FIGS. 2 to 7 illustrate schematically six steps of an example of the use of the filling device of FIG. 1 respectively.

FIG. 8 shows a schematic view of a detail of FIG. 1, illustrating the structure and the operation of an example of a cooling exchanger according to the invention.

DETAILED DESCRIPTION OF THE INVENTION

The device according to the present invention, which is consistent with the definition given in the above preamble, is essentially one in which the cooling exchanger comprises a hot flow circuit for the pressurized gas to be cooled, a cold flow circuit for a cold cooling fluid, and a refrigeration hold-over medium, the refrigeration hold-over medium being in direct heat exchange, on the one hand, with the cold fluid of the cold circuit and, on the other hand, with the pressurized gas to be cooled of the hot circuit, in order to selectively carry out indirect heat exchange between the pressurized gas and the cold fluid via the refrigeration hold-over medium, and in which the refrigeration hold-over medium forms and fills a gap between the cold fluid of the cold circuit and the pressurized gas of the hot circuit, the gap having a thickness of greater than 5 mm.

The invention therefore serves especially to guarantee very good temperature stability of the pressurized gas at the exchanger outlet, despite the high and fluctuating instantaneous heat exchange power.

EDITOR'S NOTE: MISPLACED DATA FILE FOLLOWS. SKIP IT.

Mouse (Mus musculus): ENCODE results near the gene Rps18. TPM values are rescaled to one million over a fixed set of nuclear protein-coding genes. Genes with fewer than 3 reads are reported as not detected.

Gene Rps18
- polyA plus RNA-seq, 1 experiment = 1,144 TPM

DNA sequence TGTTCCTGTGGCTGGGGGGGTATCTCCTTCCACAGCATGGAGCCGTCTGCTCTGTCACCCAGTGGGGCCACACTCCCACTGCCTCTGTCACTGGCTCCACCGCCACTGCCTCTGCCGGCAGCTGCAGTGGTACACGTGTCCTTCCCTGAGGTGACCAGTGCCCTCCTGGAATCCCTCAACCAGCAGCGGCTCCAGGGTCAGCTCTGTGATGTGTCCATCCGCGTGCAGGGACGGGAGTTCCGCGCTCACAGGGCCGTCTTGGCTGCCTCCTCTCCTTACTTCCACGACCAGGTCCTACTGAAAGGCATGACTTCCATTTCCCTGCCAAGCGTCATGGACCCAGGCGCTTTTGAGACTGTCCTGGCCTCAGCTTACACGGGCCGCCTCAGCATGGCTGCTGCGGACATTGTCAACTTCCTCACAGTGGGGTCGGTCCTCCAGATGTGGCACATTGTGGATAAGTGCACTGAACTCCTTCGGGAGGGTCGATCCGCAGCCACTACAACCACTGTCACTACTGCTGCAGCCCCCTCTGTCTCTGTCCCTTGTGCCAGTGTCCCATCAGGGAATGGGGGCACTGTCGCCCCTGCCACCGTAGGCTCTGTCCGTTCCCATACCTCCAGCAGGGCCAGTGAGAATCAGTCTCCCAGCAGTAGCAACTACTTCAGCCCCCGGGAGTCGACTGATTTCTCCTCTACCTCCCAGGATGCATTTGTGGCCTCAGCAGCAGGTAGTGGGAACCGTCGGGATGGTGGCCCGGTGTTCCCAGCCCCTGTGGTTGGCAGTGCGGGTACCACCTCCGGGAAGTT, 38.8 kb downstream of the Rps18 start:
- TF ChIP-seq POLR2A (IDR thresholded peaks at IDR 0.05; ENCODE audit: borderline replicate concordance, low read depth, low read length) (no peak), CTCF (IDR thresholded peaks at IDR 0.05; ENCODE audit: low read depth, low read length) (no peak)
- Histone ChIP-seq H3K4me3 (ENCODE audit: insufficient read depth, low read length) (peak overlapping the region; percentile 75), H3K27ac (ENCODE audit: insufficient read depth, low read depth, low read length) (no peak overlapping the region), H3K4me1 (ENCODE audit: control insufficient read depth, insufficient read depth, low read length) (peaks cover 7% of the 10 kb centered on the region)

The invention makes it possible in particular to increase the specific heat and the conductivity of the exchanger compared with the known systems, while at the same time being more compact.

Moreover, embodiments of the invention may comprise one or more of the following features:

    • the refrigeration hold-over medium comprises at least one of the following: a mass of aluminum, a mass of stainless steel, a mass of copper or a mass of lead;
    • the refrigeration hold-over medium has a specific heat per unit mass (density×specific heat at constant pressure) of between 2000 and 4000 kJ·m−3·K−1 and a thermal conductivity of between 150 and 400 W/m·K;
    • the cold circuit of the exchanger is selectively connected to a tank of cryogenic fluid such as liquid nitrogen or CO2;
    • the refrigeration hold-over medium is in contact with a tube or tubes of the hot circuit through which the pressurized gas to be cooled flows;